CULTURE KLASH: Futuristic Finesse

By on July 26, 2016

An artist’s return and a gallery’s move help signal the arrival of a neighborhood art hub.

A collage by Abbie Miller using the 1915 painting by Kazimir Malevich, ‘Dynamic Suprematism.’ The vest will be for sale at Miller’s trunk show Thursday. (Photo: Abbie Miller)

A collage by Abbie Miller using the 1915 painting by Kazimir Malevich, ‘Dynamic Suprematism.’ The vest will be for sale at Miller’s trunk show Thursday. (Photo: Abbie Miller)

JACKSON HOLE, WY – Abbie Miller’s intent with the clothing she designs is nothing short of revolutionary. “Like the design movements in Futurism, this set of clothing or ‘ideals’ that I’m proposing is a reaction to the chaos and disturbing violence we are facing in our country,” she said.

Miller returns to Jackson this week for “Wearable Geometries,” a trunk show of her latest clothing creations. Hosted by Glenda Lawrence at the interior design studio Matterhouse, Miller says the event features designs based on Russian Futurism.

An artistic movement birthed in the early part of the 20th century, Futurism rejected traditional forms in order to embrace new technologies. Miller says she believes clothing has the potential to transform and to be a reflection of change.

“These pieces are reflexive of a desire to inhabit the world in a different way,” she said. “I think the shapes and forms of each garment exemplify this ideology.”

Miller was a long time resident of Jackson and recently moved to Portland, Ore., to pursue her career in art. Current projects include a lecture on a subject the artist knows well: The intersection of fashion and sculpture. Fans of Miller’s giant zipper sculptures will be able to see one on permanent display in a modern glass building in Portland, opening in 2018. More details on this to come.

Miller says clothing has been an integral way of establishing herself in her new home.

“Moving to a new city, clothing has been my biggest ally to meet others, to identify myself, to feel at home, to express my point of view,” she said.

Miller hopes wearers of her clothing experience something similar.

“Because my clothes are strong in color and shape, not overtly feminine, but more sculptural, the women that wear them often get stopped or noticed. I think it’s a lovely ideal that a piece of clothing could become a catalyst for a larger conversation and, at the least, connect strangers or people that might not have had interacted before.”

Miller’s show coincides with a cultural boom in the Scott Lane area. Glenda Lawrence and Matterhouse have been there two and a half years. Atelier Ortega is right around the corner. Penny Lane Cooperative recently opened across the street. And soon, Asymbol Gallery will move in next door to Matterhouse.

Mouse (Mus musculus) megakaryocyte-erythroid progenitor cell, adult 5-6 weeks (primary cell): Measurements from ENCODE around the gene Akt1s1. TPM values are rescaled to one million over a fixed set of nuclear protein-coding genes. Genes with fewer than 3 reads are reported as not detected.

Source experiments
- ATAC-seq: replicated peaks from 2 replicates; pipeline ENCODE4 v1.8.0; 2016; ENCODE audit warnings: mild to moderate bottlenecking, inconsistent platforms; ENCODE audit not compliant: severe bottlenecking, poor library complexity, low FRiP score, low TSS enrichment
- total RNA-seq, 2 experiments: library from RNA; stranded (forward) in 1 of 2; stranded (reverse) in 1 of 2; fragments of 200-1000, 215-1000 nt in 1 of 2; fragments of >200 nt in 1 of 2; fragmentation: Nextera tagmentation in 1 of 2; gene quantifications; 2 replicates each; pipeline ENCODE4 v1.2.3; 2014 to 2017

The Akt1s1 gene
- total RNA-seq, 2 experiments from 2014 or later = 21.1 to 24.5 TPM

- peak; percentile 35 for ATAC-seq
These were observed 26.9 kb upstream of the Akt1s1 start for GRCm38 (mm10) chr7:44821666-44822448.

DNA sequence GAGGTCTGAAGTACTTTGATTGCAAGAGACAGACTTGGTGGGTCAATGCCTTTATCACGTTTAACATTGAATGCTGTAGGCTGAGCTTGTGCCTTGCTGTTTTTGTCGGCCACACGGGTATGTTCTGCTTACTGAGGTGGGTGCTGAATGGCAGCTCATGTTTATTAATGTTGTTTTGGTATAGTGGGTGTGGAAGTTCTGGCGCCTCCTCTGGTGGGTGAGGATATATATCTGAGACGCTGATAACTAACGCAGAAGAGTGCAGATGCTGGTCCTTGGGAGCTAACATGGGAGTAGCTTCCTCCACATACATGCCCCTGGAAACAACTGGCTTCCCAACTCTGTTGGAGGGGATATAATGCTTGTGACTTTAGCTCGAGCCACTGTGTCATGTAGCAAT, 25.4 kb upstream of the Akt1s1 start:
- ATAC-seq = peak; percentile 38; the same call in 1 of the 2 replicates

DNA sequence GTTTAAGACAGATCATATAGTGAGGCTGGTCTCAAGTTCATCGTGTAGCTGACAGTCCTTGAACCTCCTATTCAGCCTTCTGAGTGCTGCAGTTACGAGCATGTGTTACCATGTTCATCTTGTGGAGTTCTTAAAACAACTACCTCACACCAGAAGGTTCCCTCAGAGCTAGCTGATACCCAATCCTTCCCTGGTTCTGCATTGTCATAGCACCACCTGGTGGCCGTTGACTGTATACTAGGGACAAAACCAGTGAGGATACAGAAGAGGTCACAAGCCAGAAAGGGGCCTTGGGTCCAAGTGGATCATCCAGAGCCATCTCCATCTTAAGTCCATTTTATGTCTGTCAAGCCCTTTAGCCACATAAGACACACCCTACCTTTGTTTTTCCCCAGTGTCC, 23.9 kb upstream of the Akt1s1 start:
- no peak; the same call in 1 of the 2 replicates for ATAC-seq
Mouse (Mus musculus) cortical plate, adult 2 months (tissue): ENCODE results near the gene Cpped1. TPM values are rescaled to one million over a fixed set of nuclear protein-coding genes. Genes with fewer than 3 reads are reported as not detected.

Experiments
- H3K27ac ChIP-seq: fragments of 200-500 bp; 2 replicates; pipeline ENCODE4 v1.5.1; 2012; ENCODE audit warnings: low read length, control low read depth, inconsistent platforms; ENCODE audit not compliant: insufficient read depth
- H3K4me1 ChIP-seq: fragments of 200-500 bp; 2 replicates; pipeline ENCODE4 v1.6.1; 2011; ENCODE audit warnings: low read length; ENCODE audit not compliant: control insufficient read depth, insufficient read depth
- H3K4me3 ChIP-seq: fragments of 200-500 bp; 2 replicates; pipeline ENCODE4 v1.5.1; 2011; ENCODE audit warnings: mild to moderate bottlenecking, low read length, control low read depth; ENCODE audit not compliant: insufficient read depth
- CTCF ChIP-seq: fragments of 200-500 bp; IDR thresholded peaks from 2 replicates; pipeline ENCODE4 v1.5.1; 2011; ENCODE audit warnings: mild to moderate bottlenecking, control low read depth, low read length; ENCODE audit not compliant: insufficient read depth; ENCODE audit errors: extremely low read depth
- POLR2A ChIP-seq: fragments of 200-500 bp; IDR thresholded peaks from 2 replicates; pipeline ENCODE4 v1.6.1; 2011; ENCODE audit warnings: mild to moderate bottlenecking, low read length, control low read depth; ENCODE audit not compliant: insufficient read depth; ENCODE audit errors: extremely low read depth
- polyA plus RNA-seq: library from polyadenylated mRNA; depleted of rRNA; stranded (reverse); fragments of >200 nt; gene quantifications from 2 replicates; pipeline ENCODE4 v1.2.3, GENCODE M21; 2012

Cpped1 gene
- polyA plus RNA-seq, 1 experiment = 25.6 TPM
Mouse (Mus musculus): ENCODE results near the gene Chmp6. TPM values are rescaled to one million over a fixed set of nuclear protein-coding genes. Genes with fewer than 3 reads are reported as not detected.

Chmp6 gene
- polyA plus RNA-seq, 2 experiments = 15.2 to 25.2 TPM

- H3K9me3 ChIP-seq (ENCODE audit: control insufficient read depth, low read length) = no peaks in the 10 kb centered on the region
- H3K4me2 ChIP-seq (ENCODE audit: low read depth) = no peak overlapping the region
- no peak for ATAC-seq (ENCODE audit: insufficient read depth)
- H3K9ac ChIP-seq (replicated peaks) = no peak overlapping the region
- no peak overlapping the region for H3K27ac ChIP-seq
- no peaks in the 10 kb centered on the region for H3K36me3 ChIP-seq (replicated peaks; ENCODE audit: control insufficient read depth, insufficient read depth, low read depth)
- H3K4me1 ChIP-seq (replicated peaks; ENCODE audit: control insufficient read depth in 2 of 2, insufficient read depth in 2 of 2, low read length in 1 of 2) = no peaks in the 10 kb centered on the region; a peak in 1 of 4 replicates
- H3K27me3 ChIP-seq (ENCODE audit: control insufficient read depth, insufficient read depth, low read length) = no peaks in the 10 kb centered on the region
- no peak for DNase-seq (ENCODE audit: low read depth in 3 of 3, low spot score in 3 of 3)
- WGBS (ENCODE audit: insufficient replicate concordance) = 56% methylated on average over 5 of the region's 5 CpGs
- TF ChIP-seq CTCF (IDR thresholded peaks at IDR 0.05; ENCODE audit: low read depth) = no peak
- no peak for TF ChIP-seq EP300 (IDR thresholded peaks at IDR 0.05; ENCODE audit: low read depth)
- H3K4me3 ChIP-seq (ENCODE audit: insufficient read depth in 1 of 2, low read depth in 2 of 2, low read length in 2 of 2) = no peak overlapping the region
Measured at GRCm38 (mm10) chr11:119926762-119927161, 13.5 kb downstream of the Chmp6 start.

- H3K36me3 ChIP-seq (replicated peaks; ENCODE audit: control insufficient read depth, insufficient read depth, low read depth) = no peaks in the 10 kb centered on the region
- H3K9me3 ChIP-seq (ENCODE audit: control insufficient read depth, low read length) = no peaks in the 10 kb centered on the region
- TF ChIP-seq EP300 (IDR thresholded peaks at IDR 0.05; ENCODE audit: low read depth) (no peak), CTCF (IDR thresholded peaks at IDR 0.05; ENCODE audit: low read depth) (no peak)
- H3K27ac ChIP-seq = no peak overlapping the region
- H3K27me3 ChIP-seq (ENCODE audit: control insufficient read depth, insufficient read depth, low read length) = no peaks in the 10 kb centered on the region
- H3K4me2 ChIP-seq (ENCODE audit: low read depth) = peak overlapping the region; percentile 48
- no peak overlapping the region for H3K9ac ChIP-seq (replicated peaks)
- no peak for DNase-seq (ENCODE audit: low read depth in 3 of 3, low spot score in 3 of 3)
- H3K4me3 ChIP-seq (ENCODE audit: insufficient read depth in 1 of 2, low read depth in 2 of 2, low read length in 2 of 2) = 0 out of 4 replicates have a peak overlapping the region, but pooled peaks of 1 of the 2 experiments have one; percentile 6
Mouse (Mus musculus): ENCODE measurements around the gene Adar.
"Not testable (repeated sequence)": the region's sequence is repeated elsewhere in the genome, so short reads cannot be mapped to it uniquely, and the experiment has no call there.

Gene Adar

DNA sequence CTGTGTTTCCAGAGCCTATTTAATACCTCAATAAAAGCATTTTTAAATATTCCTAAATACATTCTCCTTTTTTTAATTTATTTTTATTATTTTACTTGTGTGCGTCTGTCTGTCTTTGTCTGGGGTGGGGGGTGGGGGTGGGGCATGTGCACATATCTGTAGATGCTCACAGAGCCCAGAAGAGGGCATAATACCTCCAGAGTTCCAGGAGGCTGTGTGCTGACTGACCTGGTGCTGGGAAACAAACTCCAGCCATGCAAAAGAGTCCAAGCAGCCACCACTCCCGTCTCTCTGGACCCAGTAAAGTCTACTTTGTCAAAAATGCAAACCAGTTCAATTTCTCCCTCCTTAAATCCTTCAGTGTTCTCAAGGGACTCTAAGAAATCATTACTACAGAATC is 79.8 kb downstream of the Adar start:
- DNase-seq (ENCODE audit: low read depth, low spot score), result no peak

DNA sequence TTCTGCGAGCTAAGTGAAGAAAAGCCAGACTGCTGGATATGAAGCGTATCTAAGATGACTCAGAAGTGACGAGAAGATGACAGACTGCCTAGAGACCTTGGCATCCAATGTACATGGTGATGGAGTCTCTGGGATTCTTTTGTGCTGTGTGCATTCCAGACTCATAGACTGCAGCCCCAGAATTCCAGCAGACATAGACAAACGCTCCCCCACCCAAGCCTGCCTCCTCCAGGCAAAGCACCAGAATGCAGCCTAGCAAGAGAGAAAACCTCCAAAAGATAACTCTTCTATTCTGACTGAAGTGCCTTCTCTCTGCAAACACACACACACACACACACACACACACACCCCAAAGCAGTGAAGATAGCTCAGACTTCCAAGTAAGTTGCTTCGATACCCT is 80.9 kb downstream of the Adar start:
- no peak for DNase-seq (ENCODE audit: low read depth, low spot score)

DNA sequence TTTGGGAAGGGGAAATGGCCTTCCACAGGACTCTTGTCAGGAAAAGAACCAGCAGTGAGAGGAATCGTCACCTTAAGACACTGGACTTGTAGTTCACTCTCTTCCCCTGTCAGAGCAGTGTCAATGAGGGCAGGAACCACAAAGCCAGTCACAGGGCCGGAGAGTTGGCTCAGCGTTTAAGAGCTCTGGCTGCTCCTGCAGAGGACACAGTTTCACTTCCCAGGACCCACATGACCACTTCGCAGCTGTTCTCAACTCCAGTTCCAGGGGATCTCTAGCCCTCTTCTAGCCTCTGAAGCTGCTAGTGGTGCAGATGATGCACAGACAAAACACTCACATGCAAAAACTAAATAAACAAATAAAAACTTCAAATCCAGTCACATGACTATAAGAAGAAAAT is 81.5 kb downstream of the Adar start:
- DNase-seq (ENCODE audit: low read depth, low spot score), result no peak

In addition to selling mid-century furniture and art, Matterhouse offers custom upholstery design. Lawrence and Miller have collaborated in the past and they share an aesthetic sensibility. Miller says Matterhouse feels like her second home.

“To display the clothing we have talked about integrating the garments into the shop, pairing clothing with furniture,” Miller said. “I imagine a lifestyle aesthetic that conjures Modernist, Bohemian think tanks and creative get togethers … a space where visionary writers, thinkers and makers meet to socialize and inspire.”

With The Grove apartment complex just up the street and the Pine Box Lofts a block away, this little section of Scott Lane is poised to be a local cultural hub conducive to just the kind of gatherings Miller envisions.

Alex Hillinger, co-owner of Asymbol, is excited to be part of the neighborhood’s creative blossoming.

“As the neighborhood happens, we will be part of the happening,” he said.

The iconic adventure sports gallery and print shop will leave its current location in the Pink Garter Plaza and reopen at 150 Scott Lane, Unit E, in early August. An unexpected rent hike instigated the move, but Hillinger says a new location will help the gallery refine its mission.

“It gives us an opportunity to reimagine what Asymbol’s retail gallery space can be,” he said. “We want to be more of a resource to our local community.”

In its new incarnation Asymbol will highlight its fine art printing services. Hillinger says the gallery’s space on town square does not tell the whole story.

“A lot of people walk into the current gallery and they think we are just an art gallery. But we are working with artists from start to finish. We make the prints.”

Asymbol has always thought of itself as a crew of makers, Hillinger noted, which echoes Lawrence’s impression of the unique character of the Scott Lane cultural hub.

“People are producing here,” she said. “I started my business because I like working with my hands.”

Anyone who has visited Atelier Ortega knows about the pastries and chocolates made on site. Penny Lane Cooperative is a collective of makers of fine art, clothing, and jewelry. The effect of having a clutch of businesses bumping up against one another like this is a kind of anarchic synergy, where Russian Futurism hangs out with mid-century modern, snowboard luminaries nibble gourmet Mexican chocolate, and hand-blown glass sculpture hangs delicately next to ripped jeans. Town may be heart, but Scott Lane is poised to be Jackson’s soulful inspiration. PJH

Wearable Geometries and Other Idealisms trunk show by Abbie Miller 4:30 to 7:30 p.m. Thursday, July 28 at Matterhouse, 150 Scott Lane.

About Meg Daly

Meg Daly is a freelance writer and arts instigator. She grew up in Jackson in the 1970s and 80s, when there were fewer fences, but less culture. Follow Meg on Twitter @MegDaly1

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